by Scott Benson
I admit, they almost had me.
I had gone more than three months without writing about You Know What-Gate, choosing instead to amuse myself with talk of the free agent and draft markets, and the question of how in the world the Patriots will be able to come back from blowing a perfect season in the last two minutes of the Super Bowl.
Until this week.
It started (relatively) innocently enough on Tuesday, when former video assistant Matt Walsh finally appeared at the NFL offices to tell the league what he knows about Bill Belichick’s taping practices. As editor of PD (I won a coin flip), I felt we had little choice but to acknowledge the much anticipated event.
So I did, and I’m now here to tell you that I should have left it at that.
I didn’t. One Spygate post led to another to another this week, and before I knew it, I was at full boil. It was as if it was September 10, 2007 all over again.
Just as the Vast Wing Nut Conspiracy had hoped.
Football coaches trying to steal signals from other football coaches isn’t nearly the threat to our sporting lives as is the corrosive element that duplicitously claims to be our advocate. When the objective history of this entire ridiculous episode is finally, mercifully written, it will reveal that the so-called advocates cynically arrived first at their desired conclusion and then worked backwards, not for the public’s good, but for their own.
Now they feign weariness of the whole subject while stoking the flames for further punishment. Further clicks, further eyeballs, further sales, further profits. Until further notice.
Now they presume to define for us what Bill Belichick did to us. Us! We’re victims! He put us on the defensive FOR THE REST OF OUR LIVES!
Putting aside the overwrought drama for a minute: on the defensive against what? Well, what sportswriters think, for one.
Isn’t it interesting how this accomplishes the dual purpose of keeping them front and center at a time when consumers are finding fewer and fewer reasons to look their way?
If Spygate dies, a little part of them – their wallet, specifically – dies too.
I can hear it now – “oh, sure, it’s all the media’s fault!”
That seems like a mighty convenient way of excusing them from any responsibility whatsoever.
I can’t do that. Because this week reminded me that only one party in this sordid affair stands to benefit from its extension, and they’ll do anything, say anything, go anywhere to make it so.
They’ll keep their corrupt carousel grinding, hoping you’ll feel compelled to ride, as they lurk within the trojan horses they’ve sent spinning round and round, contemptuously leveraging the public’s notion of a Fourth Estate to mask the reality of their craven entitlements.
So this is where Patriots Daily gets off.
None of us came to this game and this team because of a reporter or a columnist. My mother and father brought me, and I bet yours did too. Or your brother or sister or uncle or cousin. Or your friends. They brought you, not to listen to self-serving pontification but to watch football, a gloriously interesting game, especially with repeated viewing. They brought you not to assume a faux dispassionate arms length pose to conceal selfish resentments, but for you to make the same emotional connection they had made, with a team that by its very geography had come to represent something in all of them.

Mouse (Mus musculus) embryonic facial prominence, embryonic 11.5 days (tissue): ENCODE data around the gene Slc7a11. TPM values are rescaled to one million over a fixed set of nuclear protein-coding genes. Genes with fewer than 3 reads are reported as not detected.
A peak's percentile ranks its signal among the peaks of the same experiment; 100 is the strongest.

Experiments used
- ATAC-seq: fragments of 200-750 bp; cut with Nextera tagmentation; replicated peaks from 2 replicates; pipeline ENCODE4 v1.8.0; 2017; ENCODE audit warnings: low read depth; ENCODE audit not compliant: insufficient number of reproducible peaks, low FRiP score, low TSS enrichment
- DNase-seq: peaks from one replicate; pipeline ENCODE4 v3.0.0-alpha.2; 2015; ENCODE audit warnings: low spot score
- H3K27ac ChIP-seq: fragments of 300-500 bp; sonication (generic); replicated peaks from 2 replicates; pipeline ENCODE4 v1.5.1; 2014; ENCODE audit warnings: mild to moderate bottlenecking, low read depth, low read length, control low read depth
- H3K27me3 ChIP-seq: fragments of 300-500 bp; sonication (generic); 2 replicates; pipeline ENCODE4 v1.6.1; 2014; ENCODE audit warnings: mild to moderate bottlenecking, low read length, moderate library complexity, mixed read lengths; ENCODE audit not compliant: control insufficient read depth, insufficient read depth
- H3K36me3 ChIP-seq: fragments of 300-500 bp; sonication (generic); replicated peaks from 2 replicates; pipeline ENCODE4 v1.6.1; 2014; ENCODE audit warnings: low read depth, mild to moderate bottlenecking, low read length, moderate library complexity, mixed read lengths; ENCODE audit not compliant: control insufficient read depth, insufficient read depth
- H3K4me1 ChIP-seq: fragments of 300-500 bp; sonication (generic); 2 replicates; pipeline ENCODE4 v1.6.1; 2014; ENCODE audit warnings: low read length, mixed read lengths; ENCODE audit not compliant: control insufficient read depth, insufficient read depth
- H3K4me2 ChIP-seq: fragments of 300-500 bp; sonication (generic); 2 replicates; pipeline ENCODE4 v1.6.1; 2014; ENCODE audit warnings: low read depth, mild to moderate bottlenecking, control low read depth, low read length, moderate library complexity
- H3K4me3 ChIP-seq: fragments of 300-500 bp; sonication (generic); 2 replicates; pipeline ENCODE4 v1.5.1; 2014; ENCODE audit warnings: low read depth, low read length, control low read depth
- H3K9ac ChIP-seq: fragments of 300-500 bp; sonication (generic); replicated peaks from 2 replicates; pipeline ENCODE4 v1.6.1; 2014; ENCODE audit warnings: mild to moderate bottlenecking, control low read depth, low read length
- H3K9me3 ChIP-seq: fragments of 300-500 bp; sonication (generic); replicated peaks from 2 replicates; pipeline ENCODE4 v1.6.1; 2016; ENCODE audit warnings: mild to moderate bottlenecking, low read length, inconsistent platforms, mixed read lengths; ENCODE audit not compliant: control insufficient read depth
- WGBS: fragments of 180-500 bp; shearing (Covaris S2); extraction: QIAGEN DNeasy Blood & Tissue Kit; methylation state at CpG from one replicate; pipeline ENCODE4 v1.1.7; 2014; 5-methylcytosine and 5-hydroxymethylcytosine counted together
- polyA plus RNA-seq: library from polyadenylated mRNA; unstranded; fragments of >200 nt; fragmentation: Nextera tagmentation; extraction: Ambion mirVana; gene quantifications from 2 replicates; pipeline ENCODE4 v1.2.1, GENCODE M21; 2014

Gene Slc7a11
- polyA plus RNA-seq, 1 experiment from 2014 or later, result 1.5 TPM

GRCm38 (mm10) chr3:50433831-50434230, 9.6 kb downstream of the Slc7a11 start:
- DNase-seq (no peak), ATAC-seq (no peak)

Along the way, you may have discovered that the reporter and columnist could be a helpful guide as you learned more about this experience. And it is indeed affirming to know that a precious few still exist, and they continue to provide that service for a fair and honorable price. Good morning, Mike Reiss, Shalise Manza Young, Karen Guregian, Doug Flynn, Eric McHugh, Chris Price, and you others who still value honesty and integrity in your work, and who by your actions humbly acknowledge and respect the responsibilities your public positions still bear.
As to your less-admirable colleagues, the miserable squirrels who number their co-workers reputations in the mounting body count brought about by their avaricious scramble for every last remaining nut, two words.
At least here, on these pages. And hopefully, in your homes, your cars, your pc’s. Give their words and their deeds the weight they deserve, which is to say none. Show them every bit as much respect as they’re showing you. Which is to say none.
To do otherwise would be to invite further abuse. There’s only one way to end Spygate.
By not taking their bait.
So I’ll try to do that here, by turning my attention permanently away from the sideshow and back towards the real show. In fairness, I’ve had the floor plenty over the last week, and if one of our writers finds they have a parting shot at this cruel carnival, it’s only right that I give them their chance.
But once that’s over, we’re moving on. On to what brought us here in the first place. Professional football, and our local team.
I’m having this conversation with you now to make sure that you hold me, and all the rest of us, accountable for doing just that.